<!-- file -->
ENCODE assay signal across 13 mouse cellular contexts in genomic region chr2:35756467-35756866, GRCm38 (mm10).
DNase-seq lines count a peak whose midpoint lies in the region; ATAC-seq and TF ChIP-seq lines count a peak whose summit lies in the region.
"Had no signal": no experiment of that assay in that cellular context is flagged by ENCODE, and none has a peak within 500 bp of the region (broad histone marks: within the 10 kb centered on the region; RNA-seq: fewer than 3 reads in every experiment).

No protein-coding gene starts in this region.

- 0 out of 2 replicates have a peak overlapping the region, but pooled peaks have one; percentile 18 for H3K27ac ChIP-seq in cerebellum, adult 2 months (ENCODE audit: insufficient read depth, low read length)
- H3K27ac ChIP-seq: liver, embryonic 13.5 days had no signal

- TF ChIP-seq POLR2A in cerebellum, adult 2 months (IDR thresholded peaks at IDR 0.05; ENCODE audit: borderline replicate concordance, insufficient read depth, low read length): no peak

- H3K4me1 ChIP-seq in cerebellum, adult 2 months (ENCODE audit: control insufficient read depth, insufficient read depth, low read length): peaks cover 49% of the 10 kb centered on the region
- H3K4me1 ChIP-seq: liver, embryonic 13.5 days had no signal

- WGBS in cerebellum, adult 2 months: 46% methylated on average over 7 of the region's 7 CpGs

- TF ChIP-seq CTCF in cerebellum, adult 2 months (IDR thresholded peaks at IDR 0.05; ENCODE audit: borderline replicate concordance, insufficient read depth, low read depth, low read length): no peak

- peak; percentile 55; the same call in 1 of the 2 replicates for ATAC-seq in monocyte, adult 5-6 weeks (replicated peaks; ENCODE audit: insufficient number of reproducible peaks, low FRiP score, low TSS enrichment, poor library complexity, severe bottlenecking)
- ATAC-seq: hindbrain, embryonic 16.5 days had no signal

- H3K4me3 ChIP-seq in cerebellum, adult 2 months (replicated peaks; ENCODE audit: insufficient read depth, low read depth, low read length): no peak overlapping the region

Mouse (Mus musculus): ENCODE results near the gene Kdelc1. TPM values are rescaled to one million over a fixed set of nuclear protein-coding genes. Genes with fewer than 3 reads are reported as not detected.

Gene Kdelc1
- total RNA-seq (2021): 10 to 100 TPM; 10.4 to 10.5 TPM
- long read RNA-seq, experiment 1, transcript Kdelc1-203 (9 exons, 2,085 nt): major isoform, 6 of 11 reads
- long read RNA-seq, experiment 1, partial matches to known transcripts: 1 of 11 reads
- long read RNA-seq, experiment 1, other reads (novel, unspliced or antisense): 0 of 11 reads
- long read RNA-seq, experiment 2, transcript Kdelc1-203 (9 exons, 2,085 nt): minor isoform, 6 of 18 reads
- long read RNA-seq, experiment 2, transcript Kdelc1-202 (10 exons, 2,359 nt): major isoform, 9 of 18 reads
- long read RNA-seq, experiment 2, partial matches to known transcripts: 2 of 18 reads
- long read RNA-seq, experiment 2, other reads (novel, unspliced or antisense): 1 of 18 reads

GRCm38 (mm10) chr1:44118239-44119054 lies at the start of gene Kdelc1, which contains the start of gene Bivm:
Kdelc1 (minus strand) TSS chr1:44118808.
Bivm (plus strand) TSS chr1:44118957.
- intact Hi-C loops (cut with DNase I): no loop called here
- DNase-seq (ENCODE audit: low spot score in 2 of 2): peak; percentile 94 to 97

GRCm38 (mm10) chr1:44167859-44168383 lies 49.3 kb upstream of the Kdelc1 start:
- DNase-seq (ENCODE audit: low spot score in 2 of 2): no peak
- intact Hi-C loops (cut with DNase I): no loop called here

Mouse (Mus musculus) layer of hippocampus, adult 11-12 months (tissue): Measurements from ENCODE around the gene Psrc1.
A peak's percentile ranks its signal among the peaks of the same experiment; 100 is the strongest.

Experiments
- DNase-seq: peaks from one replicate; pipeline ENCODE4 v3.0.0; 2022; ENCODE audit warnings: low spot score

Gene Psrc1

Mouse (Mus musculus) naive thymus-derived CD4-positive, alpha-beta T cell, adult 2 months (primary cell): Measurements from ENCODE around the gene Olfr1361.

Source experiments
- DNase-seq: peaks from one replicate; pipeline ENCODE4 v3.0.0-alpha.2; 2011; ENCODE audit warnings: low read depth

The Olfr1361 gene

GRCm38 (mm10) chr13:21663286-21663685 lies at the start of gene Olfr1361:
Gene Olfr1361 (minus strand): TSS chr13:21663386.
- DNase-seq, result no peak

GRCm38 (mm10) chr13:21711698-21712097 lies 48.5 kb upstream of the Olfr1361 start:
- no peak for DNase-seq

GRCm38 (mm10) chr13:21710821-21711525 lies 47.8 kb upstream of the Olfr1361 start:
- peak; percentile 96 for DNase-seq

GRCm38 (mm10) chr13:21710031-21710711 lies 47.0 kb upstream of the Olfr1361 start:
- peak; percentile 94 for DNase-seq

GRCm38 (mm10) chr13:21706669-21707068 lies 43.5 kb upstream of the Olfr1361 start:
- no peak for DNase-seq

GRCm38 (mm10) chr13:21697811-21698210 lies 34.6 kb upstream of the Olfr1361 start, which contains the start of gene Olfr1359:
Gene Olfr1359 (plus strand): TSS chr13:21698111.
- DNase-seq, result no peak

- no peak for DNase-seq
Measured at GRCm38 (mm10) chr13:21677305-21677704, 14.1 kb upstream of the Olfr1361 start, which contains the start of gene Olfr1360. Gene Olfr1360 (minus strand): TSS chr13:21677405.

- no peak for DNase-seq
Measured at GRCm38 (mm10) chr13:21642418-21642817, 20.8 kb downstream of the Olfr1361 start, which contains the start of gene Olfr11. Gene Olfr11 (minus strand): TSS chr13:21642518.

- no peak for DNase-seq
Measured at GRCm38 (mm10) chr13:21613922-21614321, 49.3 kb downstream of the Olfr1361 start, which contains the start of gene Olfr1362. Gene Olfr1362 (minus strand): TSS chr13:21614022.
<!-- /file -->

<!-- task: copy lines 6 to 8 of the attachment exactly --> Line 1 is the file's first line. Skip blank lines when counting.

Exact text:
- H3K27ac ChIP-seq: liver, embryonic 13.5 days had no signal

- TF ChIP-seq POLR2A in cerebellum, adult 2 months (IDR thresholded peaks at IDR 0.05; ENCODE audit: borderline replicate concordance, insufficient read depth, low read length): no peak

- H3K4me1 ChIP-seq in cerebellum, adult 2 months (ENCODE audit: control insufficient read depth, insufficient read depth, low read length): peaks cover 49% of the 10 kb centered on the region